I CAN ANSWER most of your questions with certainty; however, not the big one, which was left implied. I'll get to that one anon. As to the others (bearing in mind that I'm only speaking to the Silver Age) . . . .
Were [Superman's fingerprints] like a human's?
Yes, they were. Or, at least, they were never shown to not be like a human's. Superman was shown to have left fingerprints (in the normal fashion, the way a normal man would) on two occasions: 1) in "The Land of a Million Supermen", from Action Comics # 233 (Oct., 1957); and 2) in "Lois Lane, Super-Chef", from Lois Lane # 1 (Apr., 1958).
In addition, on at least three occasions, he was fingerprinted by authorities, incumbent due to arrest or confinement:
"The Trial of Superman", Action Comics # 301 (Jun., 1963)
"The Goofy Superman", Superman # 163 (Aug., 1963)
"Superman---Guilty of Homicide", Action Comics # 358 (Jan., 1968)
The third story above even includes a panel showing the Man of Steel being fingerprinted by the police.
In none of the above five instances is any reference, either by a character or in a caption, made to Superman's fingerprints being alien or in any way unlike a normal Earth man's prints. In addition, three of the above-mentioned tales relate Superman's efforts to recover or obliterate his fingerprints in order to keep them from potentially being compared to Clark Kent's prints, which further implies that his fingerprints look like a normal human's.
Wouldn't he have to be fingerprinted as a reporter?
By the standards of life in the 1950's and '60's, not necessarily. In that era, one was fingerprinted if he entered the military or a civil service job in government security, served in an occupation where he was required to be bonded, or was arrested. It was quite possible to go through life holding a decent job, raising a family, doing all the things one does/did in a normal social life, and never be fingerprinted. (My father, for example, lived for eighty-six years and never had his fingerprints taken.)
At that time, there was no general requirement or need to fingerprint reporters, so Clark Kent would not have been fingerprinted . . . .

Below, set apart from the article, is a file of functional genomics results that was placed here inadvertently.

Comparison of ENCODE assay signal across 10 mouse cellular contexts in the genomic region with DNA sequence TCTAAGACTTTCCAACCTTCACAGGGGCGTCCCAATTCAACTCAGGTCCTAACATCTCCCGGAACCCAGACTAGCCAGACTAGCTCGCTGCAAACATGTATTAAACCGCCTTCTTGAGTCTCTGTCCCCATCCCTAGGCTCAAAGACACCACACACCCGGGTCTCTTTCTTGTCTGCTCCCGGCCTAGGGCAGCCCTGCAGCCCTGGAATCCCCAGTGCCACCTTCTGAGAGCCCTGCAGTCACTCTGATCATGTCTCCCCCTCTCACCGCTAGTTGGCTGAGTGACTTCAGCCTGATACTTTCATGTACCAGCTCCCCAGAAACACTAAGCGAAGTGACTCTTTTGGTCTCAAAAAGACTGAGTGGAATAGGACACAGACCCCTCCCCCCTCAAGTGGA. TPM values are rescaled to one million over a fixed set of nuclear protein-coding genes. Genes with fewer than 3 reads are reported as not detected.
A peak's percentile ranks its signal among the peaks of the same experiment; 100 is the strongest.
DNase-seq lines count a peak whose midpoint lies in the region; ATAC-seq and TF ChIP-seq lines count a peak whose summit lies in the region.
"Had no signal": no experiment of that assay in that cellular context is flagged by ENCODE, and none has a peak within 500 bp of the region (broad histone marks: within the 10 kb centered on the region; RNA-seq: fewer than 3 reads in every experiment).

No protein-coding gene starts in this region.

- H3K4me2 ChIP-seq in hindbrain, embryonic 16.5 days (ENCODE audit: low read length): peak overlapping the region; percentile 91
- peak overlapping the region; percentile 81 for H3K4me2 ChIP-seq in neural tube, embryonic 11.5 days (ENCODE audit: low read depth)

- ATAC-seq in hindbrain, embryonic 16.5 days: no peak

At least, not for reasons of employment.
In "Clark Kent in the Big House", from Action Comics # 323 (Apr., 1965), Kent is arrested and fingerprinted as part of a state-arranged hoax to nail evidence against a prison inmate. So Kent's fingerprints were on file. (Theoretically, though, his print card might been expunged after the case was successfully completed.)
Couldn't someone compare Clark's [fingerprints] to Superman's?
Yep, they sure could. As I mentioned above, it was the Man of Steel's concern in at least three stories---the ones from Action Comics # 233 and Lois Lane # 1 and Superman # 163. In addition, Superman feared his prints as Superboy (left through non-typical means) being compared to those of Clark Kent in "The Super-Mystery of Metropolis", from World's Finest Comics # 84 (Sep., 1956).
The implied Big Question is, if Superman is aware that his fingerprints can be reliably matched to those of Clark Kent and fears that, what does he do to prevent his prints as Superman from being obtained?
We knows from reading the stories I cited that he destroyed the copies of his fingerprints in all of the stories except the two in which he was arrested---Action Comics # 301 and 358. Nothing was ever shown or explicated to the contrary, so in theory, Superman's fingerprints are still on file with the Metropolis Police Department.
With no comparison prints, simply having a copy of Superman's fingerprints poses no direct threat. Only someone with a reason to believe Superman was Clark Kent, or suspected such, would be a problem, if that person had a copy of Superman's prints. Naturally, Lois Lane and Lana Lang are the first two subjects that come to mind under that qualification, but they certainly are not the only ones. Over the course of the Superman stories, several individuals came to suspect the Man of Steel and Kent of being the same man. So having Superman's prints on record does pose a threat.
And that brings us to the point which I have not been able to confirm---yet. I seem to recall something expressed about this. I believe it was in an editor's response to a fan's letter in a letter column. As I vaguely remember, I believe the editor (and I'm sure it was Mort Weisinger at the time) explained that whenever Superman touched a surface that would retain his fingerprints, he would blur his prints by vibrating his fingertips at super-speed.
Of course, my vague memory in no way validates that solution. I haven't had time lately, but in the next day or so, I'll attempt to go through all of my Superman-related comics and see if I can find that lettercol response.
As I said, it might take a couple of days before I can do that, but I didn't want to leave your post dangling that long without some sort of reply.
Hope this helps.